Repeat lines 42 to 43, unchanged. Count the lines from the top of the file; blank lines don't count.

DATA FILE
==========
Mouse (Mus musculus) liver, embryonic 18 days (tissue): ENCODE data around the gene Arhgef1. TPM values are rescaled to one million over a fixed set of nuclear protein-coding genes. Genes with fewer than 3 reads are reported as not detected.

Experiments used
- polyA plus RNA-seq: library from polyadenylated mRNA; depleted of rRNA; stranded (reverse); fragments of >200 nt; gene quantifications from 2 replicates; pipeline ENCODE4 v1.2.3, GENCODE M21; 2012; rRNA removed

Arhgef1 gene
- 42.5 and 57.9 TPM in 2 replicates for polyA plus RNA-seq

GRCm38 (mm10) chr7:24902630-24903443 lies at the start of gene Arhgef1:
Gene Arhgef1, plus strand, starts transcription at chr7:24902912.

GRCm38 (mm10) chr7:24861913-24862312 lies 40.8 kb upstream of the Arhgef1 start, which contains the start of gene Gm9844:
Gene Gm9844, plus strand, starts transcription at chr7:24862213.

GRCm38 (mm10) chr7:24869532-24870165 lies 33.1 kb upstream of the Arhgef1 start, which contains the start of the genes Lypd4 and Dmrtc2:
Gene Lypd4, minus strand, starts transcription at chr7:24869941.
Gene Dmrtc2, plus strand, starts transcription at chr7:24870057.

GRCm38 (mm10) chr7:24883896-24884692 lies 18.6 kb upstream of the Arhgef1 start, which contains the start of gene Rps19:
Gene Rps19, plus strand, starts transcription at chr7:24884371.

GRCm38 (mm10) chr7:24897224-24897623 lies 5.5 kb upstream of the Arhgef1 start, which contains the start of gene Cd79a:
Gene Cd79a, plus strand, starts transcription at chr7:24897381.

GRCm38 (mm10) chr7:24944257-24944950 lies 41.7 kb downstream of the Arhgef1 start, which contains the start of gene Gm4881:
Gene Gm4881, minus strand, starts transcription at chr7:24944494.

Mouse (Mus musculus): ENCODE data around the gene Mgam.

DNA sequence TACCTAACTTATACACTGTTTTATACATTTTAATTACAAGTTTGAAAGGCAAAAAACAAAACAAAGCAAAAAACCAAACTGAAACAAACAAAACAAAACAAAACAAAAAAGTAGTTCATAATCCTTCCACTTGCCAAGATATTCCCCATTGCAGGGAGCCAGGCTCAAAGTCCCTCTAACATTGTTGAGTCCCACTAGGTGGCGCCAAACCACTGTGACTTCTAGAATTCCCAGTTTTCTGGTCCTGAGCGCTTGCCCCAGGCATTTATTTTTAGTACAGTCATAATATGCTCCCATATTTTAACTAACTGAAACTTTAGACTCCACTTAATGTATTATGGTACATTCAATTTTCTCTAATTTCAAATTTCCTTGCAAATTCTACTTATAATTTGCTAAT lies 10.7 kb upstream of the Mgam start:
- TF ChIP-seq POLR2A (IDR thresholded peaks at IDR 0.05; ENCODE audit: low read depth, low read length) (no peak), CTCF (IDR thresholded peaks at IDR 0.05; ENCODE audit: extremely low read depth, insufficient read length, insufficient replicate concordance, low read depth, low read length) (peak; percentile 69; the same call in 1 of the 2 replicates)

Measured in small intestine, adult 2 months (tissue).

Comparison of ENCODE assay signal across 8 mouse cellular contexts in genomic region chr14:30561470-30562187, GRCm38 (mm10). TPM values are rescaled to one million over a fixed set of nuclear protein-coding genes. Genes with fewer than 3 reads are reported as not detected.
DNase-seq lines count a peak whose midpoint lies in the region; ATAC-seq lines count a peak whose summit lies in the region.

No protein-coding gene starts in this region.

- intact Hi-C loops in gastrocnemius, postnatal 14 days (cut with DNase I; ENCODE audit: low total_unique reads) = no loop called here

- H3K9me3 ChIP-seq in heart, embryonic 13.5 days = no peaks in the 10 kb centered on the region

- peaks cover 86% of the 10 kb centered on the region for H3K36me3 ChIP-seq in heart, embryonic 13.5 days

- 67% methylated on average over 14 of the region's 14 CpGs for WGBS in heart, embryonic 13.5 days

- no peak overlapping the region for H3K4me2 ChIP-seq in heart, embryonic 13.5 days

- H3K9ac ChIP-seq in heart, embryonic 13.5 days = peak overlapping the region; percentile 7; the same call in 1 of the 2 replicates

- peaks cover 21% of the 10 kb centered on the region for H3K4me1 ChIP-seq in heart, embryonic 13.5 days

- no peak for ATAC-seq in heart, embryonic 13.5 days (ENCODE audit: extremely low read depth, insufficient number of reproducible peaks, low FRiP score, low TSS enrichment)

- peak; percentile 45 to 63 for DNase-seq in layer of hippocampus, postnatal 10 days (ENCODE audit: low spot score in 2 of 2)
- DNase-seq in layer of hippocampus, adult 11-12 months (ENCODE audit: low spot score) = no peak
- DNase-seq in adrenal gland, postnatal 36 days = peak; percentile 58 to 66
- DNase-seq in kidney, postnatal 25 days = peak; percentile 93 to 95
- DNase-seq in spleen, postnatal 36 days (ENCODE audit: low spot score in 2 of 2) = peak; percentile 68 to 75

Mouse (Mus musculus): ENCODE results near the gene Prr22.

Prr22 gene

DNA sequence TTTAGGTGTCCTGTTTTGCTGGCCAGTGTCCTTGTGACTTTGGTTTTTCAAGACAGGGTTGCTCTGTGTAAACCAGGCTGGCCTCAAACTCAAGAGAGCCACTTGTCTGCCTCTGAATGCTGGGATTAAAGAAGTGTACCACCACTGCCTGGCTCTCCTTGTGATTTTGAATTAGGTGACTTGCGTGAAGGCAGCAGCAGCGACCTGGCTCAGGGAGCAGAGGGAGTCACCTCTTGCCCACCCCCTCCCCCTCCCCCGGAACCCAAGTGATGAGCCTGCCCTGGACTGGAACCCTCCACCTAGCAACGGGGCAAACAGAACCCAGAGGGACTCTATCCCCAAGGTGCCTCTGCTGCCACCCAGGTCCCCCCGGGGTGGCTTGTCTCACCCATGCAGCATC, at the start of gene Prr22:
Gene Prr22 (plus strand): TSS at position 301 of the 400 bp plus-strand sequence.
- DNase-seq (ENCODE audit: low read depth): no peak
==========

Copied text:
Gene Prr22 (plus strand): TSS at position 301 of the 400 bp plus-strand sequence.
- DNase-seq (ENCODE audit: low read depth): no peak